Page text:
Methods: Whole blood from 10-week-old infants, routinely vaccinated with BCG at birth, was incubated with BCG for 12 hours, followed by cryopreservation for intracellular cytokine analysis. Infants were followed for 2 years to identify those who developed culture-positive TB—these infants were regarded as not protected against TB. Infants who did not develop TB disease despite exposure to TB in the household, and another group of randomly selected infants who were never evaluated for TB, were also identified—these groups were regarded as protected against TB. Cells from these groups were thawed, and CD4, CD8, and γδ T cell–specific expression of IFN-γ, TNF-α, IL-2, and IL-17 measured by flow cytometry.
Measurements and Main Results: A total of 5,662 infants were enrolled; 29 unprotected and two groups of 55 protected infants were identified. There was no difference in frequencies of BCG-specific CD4, CD8, and γδ T cells between the three groups of infants. Although BCG induced complex patterns of intracellular cytokine expression, there were no differences between protected and unprotected infants.
Conclusions: The frequency and cytokine profile of mycobacteria-specific T cells did not correlate with protection against TB. Critical components of immunity against Mycobacterium tuberculosis, such as CD4 T cell IFN-γ production, may not necessarily translate into immune correlates of protection against TB disease.
doi:10.1164/rccm.201003-0334OC
PMCID: PMC2970848  PMID: 20558627
mycobacteria immunity; pediatric settings
5.  The Novel Tuberculosis Vaccine, AERAS-402, Induces Robust and Polyfunctional CD4+ and CD8+ T Cells in Adults 
Rationale: AERAS-402 is a novel tuberculosis vaccine designed to boost immunity primed by bacillus Calmette-Guérin (BCG), the only licensed vaccine.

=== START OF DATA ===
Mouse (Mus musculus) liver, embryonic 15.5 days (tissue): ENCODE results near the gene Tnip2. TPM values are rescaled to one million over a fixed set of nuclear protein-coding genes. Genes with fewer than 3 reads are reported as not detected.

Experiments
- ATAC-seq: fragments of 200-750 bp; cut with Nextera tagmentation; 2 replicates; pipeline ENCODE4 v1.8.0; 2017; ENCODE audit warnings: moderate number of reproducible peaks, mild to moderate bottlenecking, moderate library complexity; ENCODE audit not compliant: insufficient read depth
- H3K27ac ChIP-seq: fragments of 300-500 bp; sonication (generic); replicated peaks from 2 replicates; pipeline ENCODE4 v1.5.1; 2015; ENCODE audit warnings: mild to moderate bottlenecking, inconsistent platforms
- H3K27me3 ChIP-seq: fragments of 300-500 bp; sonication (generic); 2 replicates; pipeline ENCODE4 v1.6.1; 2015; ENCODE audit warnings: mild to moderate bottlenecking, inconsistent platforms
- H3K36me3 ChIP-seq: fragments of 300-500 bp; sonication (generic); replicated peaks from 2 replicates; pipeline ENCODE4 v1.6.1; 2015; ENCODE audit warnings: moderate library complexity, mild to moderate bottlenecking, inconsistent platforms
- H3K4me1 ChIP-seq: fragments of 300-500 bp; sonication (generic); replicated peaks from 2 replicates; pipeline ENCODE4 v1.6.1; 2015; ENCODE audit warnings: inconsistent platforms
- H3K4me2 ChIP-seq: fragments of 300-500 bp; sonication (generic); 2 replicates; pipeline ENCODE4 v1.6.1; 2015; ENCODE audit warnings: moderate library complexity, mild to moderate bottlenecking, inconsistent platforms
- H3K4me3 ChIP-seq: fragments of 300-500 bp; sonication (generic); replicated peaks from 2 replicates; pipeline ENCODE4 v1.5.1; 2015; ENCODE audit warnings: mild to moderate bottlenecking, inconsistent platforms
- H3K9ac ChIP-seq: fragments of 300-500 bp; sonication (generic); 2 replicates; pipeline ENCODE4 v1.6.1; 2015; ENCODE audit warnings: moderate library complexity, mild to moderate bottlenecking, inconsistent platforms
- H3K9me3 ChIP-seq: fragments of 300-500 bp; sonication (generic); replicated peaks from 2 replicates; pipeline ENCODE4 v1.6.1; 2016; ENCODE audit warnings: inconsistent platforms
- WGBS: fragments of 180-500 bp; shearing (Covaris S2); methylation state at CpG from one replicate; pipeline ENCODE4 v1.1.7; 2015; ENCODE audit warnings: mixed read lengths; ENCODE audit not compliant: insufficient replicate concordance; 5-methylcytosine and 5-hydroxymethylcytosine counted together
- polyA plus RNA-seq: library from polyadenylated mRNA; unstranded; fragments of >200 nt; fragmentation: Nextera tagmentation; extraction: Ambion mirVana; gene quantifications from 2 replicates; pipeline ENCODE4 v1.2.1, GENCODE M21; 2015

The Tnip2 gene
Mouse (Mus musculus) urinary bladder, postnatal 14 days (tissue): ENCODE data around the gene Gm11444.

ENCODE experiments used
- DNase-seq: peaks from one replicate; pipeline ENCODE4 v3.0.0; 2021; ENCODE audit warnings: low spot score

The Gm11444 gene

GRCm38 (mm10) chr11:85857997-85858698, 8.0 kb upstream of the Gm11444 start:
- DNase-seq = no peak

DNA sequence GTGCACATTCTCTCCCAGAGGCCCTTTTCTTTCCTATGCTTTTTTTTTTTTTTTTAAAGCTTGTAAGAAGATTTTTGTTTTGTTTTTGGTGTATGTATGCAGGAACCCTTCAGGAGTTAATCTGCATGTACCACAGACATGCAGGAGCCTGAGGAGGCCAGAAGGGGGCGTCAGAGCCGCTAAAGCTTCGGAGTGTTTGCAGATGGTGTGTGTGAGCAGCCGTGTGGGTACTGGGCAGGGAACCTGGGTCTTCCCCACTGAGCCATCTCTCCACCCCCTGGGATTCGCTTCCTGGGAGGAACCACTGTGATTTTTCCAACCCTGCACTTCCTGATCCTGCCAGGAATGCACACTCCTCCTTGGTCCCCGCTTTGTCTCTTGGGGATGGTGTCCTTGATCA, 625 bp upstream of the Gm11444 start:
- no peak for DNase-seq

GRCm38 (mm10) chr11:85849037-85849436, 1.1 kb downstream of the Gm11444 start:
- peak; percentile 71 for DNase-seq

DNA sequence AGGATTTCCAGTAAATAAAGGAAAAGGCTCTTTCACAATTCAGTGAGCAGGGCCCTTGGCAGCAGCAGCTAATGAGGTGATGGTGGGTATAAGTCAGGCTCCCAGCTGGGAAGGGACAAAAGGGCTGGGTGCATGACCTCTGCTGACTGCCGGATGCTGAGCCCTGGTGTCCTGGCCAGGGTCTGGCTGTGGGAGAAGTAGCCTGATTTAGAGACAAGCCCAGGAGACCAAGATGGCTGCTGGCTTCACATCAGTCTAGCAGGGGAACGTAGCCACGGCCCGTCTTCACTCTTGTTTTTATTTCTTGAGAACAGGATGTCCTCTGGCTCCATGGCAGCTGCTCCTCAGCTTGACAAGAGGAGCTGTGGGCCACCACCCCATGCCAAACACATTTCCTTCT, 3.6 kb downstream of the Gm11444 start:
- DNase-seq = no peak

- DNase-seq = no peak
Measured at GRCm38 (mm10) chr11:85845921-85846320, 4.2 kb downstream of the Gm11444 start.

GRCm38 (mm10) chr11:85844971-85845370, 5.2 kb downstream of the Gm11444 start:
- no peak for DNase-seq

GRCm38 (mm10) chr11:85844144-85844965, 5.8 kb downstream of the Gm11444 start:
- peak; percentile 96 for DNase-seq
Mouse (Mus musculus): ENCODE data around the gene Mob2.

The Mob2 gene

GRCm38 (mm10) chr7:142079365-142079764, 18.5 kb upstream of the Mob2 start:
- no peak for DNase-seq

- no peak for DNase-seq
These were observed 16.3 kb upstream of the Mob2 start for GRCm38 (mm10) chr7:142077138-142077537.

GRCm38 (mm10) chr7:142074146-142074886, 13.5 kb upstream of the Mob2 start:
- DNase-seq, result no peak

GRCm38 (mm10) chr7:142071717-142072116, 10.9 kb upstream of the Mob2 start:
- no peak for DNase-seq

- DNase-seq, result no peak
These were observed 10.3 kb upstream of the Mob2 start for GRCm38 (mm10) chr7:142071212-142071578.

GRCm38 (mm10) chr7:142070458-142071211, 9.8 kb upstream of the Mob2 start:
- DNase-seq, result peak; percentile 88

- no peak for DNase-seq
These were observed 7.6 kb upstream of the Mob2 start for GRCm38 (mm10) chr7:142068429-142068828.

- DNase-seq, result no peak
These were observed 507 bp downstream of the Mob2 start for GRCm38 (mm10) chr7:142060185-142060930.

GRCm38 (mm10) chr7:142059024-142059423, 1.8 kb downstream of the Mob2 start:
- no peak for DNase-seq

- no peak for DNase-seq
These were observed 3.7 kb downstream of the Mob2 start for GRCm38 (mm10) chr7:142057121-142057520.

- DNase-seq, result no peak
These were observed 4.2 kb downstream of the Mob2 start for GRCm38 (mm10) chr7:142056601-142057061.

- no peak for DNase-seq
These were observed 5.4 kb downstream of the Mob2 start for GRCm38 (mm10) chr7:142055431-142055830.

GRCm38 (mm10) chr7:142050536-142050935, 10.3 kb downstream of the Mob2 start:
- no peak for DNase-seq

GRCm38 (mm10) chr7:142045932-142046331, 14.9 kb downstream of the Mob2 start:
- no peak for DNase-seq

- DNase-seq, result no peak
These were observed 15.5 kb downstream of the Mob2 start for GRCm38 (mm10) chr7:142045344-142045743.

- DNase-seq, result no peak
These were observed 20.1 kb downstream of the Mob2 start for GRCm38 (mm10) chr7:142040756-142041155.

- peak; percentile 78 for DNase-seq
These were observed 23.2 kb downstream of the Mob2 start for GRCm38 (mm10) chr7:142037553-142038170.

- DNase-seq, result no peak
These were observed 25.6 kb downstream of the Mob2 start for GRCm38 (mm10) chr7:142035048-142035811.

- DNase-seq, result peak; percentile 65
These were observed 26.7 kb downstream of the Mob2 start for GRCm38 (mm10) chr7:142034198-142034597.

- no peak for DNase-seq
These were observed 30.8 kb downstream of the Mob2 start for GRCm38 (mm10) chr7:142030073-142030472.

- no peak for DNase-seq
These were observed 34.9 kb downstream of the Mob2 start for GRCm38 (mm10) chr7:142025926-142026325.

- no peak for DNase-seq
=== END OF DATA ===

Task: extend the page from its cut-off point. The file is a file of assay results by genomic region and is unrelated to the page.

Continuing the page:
Objectives: We investigated the safety and immunogenicity of AERAS-402 in healthy Mycobacterium tuberculosis–uninfected BCG-vaccinated adults from a tuberculosis-endemic region of South Africa.
Methods: Escalating doses of AERAS-402 vaccine were administered intramuscularly to each of three groups of healthy South African BCG-vaccinated adults, and a fourth group received two injections of the maximal dose. Participants were monitored for 6 months, with all adverse effects documented. Vaccine-induced CD4+ and CD8+ T-cell immunity was characterized by an intracellular cytokine staining assay of whole blood and peripheral blood mononuclear cells.
Measurements and Main Results: AERAS-402 was well tolerated, and no vaccine-related serious adverse events were recorded. The vaccine induced a robust CD4+ T-cell response dominated by cells coexpressing IFN-γ, tumor necrosis factor-α, and IL-2 (“polyfunctional” cells). AERAS-402 also induced a potent CD8+ T-cell response, characterized by cells expressing IFN-γ and/or tumor necrosis factor-α, which persisted for the duration of the study.
Conclusions: Vaccination with AERAS-402 is safe and immunogenic in healthy adults. The immunity induced by the vaccine appears promising: polyfunctional T cells are thought to be important for protection against intracellular pathogens such as Mycobacterium tuberculosis, and evidence is accumulating that CD8+ T cells are also important. AERAS-402 induced a robust and durable CD8+ T-cell response, which appears extremely promising.
Clinical trial registered with www.sanctr.gov.za (NHREC no. 1381).
doi:10.1164/rccm.200910-1484OC
PMCID: PMC2894413  PMID: 20167847
tuberculosis; vaccine; immunity; CD4; CD8
6.  MVA85A, a novel TB vaccine, is safe in adolescents and children, and induces complex subsets of polyfunctional CD4+ T cells